That package of duck confit I pulled out the freezer last night was added to the delectable ragout I made this afternoon, then poured into baked eggplants, which were baked a second time, topped with asiago cheese. It’s easier than it sounds!
Usually I make my baked stuffed eggplants with beef, but occasionally I want something richer. This does the trick. It’s a great dish to make for a dinner party, but I often make there for just the two of us because they’re terrific leftovers. (As satisfying as leftover lasagna.)
Baked Eggplant and Duck Ragout
Luscious duck ragout spooned over velvety eggplant and topped with melted cheese.
- 6 large Italian eggplants
- 1 tbsp olive oil
- 1 bag duck confit (4 duck leg quarters, with fat and juice from the vacuum bag). You can use any kind of cooked duck meat, but it won't be as tender as confit.
- 1 large yellow onion (diced)
- 1 large red pepper (diced)
- 400 grams canned Italian tomatoes (roughly chopped)
- 2 cloves garlic (minced)
- 1 tsp dried Italian herbs (oregano, thyme, sage)
- salt & pepper (to taste)
- 8 oz asiago cheese (thinly sliced)
- Set the oven oven to 350F.
- Wash and dry the whole eggplants (leave the stems intact) and then poke them full of holes with the tines of a fork. Rub the eggplant skins with olive oil and set them on a baking tray.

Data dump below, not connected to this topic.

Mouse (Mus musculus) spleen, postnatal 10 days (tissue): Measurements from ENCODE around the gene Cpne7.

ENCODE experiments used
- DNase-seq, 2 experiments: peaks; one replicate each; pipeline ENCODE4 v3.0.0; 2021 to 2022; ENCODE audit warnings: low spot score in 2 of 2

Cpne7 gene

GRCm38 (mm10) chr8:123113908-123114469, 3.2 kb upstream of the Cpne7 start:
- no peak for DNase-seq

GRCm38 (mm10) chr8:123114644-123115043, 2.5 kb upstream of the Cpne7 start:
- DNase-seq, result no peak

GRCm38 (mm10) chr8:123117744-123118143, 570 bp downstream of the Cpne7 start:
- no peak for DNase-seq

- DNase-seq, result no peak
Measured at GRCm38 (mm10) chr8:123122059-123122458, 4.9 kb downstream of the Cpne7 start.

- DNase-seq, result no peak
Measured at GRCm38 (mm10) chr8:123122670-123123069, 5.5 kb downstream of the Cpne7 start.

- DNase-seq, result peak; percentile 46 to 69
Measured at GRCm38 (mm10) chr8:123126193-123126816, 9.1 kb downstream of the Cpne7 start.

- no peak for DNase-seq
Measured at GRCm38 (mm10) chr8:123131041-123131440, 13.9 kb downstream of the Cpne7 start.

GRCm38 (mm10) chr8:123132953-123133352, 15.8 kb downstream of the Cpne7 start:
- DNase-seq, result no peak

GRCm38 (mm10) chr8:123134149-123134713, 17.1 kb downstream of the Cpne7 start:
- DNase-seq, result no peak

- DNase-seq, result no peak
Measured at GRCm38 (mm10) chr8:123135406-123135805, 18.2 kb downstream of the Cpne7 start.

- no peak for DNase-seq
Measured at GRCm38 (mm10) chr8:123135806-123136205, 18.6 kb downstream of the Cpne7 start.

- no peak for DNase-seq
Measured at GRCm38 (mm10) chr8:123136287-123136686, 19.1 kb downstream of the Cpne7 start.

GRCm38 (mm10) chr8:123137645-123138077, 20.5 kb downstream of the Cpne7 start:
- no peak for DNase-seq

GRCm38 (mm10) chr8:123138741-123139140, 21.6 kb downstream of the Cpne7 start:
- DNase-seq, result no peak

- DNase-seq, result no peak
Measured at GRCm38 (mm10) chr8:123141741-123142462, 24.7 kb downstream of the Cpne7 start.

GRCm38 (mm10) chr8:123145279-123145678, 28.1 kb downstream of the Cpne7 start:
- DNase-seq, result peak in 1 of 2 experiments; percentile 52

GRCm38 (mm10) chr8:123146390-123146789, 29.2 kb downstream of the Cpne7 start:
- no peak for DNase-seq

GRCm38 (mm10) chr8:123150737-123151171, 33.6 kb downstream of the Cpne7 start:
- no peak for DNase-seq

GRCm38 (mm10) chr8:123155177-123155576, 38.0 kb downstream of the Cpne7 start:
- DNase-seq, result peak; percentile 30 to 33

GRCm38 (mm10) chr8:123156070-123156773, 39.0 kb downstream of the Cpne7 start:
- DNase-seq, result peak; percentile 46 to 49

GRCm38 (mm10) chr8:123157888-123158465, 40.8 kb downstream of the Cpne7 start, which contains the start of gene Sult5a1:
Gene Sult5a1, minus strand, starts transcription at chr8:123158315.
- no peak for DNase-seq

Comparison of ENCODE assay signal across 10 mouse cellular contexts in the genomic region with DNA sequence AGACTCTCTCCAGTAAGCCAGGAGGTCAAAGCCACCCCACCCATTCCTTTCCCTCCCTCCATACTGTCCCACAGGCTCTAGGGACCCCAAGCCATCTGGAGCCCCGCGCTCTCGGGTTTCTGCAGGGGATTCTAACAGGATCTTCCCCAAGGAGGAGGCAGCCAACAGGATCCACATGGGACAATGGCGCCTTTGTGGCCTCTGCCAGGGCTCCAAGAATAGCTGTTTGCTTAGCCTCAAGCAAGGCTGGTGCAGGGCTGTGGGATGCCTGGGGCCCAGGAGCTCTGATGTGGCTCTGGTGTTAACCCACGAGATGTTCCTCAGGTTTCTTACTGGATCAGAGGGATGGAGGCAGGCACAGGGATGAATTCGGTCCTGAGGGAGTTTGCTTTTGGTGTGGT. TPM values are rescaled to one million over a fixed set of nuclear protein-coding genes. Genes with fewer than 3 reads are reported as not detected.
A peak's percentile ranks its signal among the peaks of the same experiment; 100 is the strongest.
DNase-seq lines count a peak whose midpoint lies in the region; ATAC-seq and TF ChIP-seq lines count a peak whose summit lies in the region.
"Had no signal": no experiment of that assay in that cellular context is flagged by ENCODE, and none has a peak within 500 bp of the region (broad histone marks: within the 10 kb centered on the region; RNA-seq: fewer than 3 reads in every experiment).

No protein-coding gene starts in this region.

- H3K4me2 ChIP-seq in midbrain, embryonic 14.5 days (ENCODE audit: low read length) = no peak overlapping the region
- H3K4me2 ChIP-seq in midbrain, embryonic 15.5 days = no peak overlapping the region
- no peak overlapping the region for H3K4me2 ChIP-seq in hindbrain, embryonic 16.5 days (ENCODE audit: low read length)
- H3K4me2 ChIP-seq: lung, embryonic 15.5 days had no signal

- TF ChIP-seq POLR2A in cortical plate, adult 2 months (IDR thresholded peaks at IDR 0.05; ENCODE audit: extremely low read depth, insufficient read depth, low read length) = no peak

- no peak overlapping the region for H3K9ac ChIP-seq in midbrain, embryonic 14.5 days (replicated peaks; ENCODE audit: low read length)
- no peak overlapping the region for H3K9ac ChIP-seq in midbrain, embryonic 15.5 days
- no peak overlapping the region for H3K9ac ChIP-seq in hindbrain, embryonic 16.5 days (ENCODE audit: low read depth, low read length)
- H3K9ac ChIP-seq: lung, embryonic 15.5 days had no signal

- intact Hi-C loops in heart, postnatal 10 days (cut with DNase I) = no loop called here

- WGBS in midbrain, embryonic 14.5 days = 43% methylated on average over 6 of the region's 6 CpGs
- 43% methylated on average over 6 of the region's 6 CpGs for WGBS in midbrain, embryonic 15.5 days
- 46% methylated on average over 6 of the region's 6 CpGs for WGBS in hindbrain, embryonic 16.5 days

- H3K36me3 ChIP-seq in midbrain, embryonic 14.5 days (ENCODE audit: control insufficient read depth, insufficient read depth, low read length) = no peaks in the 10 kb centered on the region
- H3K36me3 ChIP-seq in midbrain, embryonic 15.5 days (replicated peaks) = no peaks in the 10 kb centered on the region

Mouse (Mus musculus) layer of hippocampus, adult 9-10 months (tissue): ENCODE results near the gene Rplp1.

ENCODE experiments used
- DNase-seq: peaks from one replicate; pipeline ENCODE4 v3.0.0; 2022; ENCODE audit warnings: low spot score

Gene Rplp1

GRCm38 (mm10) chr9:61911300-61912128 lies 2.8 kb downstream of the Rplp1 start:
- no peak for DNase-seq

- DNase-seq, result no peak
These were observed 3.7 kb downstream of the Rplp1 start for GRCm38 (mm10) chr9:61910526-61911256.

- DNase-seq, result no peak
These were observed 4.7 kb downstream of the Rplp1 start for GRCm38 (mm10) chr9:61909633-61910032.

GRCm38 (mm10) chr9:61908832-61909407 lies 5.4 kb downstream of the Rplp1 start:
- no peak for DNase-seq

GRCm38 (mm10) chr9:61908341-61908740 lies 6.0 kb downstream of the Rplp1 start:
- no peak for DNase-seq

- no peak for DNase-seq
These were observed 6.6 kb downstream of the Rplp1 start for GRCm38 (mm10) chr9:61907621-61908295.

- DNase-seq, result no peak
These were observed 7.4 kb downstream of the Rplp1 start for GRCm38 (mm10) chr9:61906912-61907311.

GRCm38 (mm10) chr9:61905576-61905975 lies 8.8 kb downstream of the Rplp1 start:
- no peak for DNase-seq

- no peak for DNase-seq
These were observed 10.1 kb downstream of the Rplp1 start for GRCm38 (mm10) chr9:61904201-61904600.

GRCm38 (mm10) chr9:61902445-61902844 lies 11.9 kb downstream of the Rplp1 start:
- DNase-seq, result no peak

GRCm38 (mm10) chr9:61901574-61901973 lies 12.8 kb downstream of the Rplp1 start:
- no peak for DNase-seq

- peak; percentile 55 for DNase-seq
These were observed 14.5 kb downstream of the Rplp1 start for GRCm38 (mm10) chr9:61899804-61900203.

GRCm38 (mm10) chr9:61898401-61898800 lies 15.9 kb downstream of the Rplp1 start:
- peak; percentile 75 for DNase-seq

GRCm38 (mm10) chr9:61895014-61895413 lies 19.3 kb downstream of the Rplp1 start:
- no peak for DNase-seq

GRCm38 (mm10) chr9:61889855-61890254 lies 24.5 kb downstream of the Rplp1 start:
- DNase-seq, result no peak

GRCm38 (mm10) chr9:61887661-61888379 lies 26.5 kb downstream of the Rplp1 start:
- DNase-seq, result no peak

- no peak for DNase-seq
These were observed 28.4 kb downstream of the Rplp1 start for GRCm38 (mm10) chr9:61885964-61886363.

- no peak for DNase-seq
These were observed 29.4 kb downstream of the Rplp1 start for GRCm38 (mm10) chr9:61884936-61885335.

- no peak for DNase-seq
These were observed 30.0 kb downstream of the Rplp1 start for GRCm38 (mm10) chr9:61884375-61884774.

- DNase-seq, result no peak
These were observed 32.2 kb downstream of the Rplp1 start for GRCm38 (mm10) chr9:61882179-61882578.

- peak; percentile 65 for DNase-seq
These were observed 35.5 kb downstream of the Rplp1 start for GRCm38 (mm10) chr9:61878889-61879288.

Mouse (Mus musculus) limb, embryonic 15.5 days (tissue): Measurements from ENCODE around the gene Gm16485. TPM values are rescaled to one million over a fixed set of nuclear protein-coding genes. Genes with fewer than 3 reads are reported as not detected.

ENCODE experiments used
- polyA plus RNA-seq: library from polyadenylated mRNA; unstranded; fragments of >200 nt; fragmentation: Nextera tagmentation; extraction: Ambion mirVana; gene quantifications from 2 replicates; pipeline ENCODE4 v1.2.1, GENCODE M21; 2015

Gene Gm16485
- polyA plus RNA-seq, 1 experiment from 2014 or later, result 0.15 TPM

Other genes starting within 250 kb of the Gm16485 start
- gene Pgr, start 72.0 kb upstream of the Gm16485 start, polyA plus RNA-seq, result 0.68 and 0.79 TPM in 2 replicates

- Bake for 40-60 minutes, turning about every 10 minutes, until the skin browns (but does not burn) and the eggplant is soft but not soggy. Remove from oven and let cool. Leave the oven on.
- Strip off the duck skin and peel the duck meat off the bones. Set the meat aside. Remove the fat and skins to a bowl and leave the aspic in the bag. (I freeze the bones for broth. You will use all the rest for the meal.)
- To start the ragout, add the fat and skins to the bottom of a medium-sized sauce pan. Warm over medium-heat until any liquid left on the fat begins to sizzle and you can see the skins start to cook down.
- Add the diced onion and pepper to the duck fat and saute until the union just begins to caramelize and the pepper starts to soften. Add the canned tomatoes and cook until the vegetables start to melt into each other. Add the garlic and cook, stirring, until the fragrance permeates the air.
- Add the aspic, the duck meat, salt and pepper, dried herbs, salt and pepper, and bring to a simmer, but don't boil. Turn off the heat. Let it sit while the eggplants finish baking and then cooling.
- When the eggplants are cool enough to handle, cut them in half lengthwise. Scoop the soft flesh out of the middle to make a hollow. Dice up the flesh you removed and stir it into the ragout.
- Lay the eggplant on a baking tray. (I line mine with a teflon sheet) and carefully spoonthe ragout into each eggplant half, mounding it slightly. Top with slices of cheese and return the dish to the oven. Bake for 20-25 minutes, until the cheese bubbles and starts to brown slightly.
- Remove from oven and cool slightly before serving.
I don't eat many carbs, and so I find this a satisfying meal all on its own. But if you really enjoy a carb side, the ragout goes beautifully with wild rice or a mix of wild and white rice. The nuttiness of wild rice with duck is hard to beat.
Calories: 314kcalCarbohydrates: 35gProtein: 19gFat: 13gSaturated Fat: 7gPolyunsaturated Fat: 1gMonounsaturated Fat: 5gCholesterol: 26mgSodium: 713mgPotassium: 1311mgFiber: 16gSugar: 20gVitamin A: 1341IUVitamin C: 53mgCalcium: 524mgIron: 2mg
Tried this recipe?Let us know how it was!